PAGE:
Many outreach librarians serve the elders in their communities, either through nursing homes, senior centers, or various clubs and organizations. Teaching elders mind mapping can help some of them continue to enjoy reading, and can even assist them in organizing and making sense of otherwise confusing information.

5. Mind mapping can help writers too.

It’s been said that everyone has a book inside. Whether that’s actually true or not,  the best writers are generally avid readers. If mind mapping can help readers, it can certainly help those who want to be writers. Mind mapping software exists to help writers develop their concepts, whether they’re creating a short article, a thesis, or a full-length book. Or they can simply sit down and draw out their mind map the old-fashioned way. If you’re working with an aspiring writer who has a great idea for an essay, a composition, or a book, but doesn’t know how to get started, share the secret of mind mapping with her or him.

Mind mapping is a useful, fun, and flexible tool. For more information about mind mapping and simple instructions on making a mind map, visit the Mind Mapping web site: http://www.tonybuzan.com/about/mind-mapping/

Rebecca Gray, a freelance writer with a BA in English from Texas A&M, writes about free background checks for Backgroundchecks.org. She welcomes your comments at her email id: GrayRebecca14@gmail.com.

National Library Week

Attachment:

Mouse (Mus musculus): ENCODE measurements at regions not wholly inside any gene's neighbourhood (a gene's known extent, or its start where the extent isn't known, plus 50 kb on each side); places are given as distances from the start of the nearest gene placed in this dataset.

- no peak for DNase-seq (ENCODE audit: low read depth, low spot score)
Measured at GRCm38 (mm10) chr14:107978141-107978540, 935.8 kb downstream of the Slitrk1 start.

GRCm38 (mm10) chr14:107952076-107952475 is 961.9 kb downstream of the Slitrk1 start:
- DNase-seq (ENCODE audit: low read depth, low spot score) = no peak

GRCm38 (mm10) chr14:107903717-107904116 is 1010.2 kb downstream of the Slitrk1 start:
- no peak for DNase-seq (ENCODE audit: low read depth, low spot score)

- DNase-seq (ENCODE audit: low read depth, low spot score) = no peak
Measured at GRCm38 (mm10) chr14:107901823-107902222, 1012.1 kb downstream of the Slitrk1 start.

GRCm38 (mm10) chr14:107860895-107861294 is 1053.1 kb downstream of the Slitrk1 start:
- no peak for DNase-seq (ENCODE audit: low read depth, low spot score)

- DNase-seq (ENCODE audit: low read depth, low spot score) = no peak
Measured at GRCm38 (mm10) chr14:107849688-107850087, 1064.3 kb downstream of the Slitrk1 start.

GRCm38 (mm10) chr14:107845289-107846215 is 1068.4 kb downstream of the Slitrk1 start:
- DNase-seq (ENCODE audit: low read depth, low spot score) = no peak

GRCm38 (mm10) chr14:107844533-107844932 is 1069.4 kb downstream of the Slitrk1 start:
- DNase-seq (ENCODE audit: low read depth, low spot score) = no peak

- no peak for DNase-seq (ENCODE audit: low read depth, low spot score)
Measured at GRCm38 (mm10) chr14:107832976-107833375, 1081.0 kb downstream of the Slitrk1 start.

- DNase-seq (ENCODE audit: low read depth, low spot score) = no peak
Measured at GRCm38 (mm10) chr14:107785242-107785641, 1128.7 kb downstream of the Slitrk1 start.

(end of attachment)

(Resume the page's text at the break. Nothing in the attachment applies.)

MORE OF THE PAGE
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It’s not too late to celebrate and stir up some fun and goodwill in your library! The point of this blog is to provide numerous ways you can easily and quickly implement outreach. The Outreach Librarian challenges you to plan something, anything to celebrate the best week of all. Leave comments to let us know how you are letting patrons and new users know how important libraries are! Be sure to use the hashtag #LivesChange when tweeting, using FB, or posting to other social media about NLW.

NLW14_LivesChange_LOGO

 

Brew up some outreach

Last week, my institution’s HR department sent out their health newsletter. This newsletter let us know what programs were available on campus to promote our health, informed us of an increase in benefit costs, and offered us a free cup of coffee from the campus cafe, courtesy of HR.  The newsletter provided some good news, some unwelcome news, and if you read the whole thing, the opportunity for something free. Genius. Especially since about 83% of American adults drink coffee, according to a 2013 survey from the National Coffee Association.  Looking for a way to reach more adults in your library? Consider any of these java-infused outreach techniques.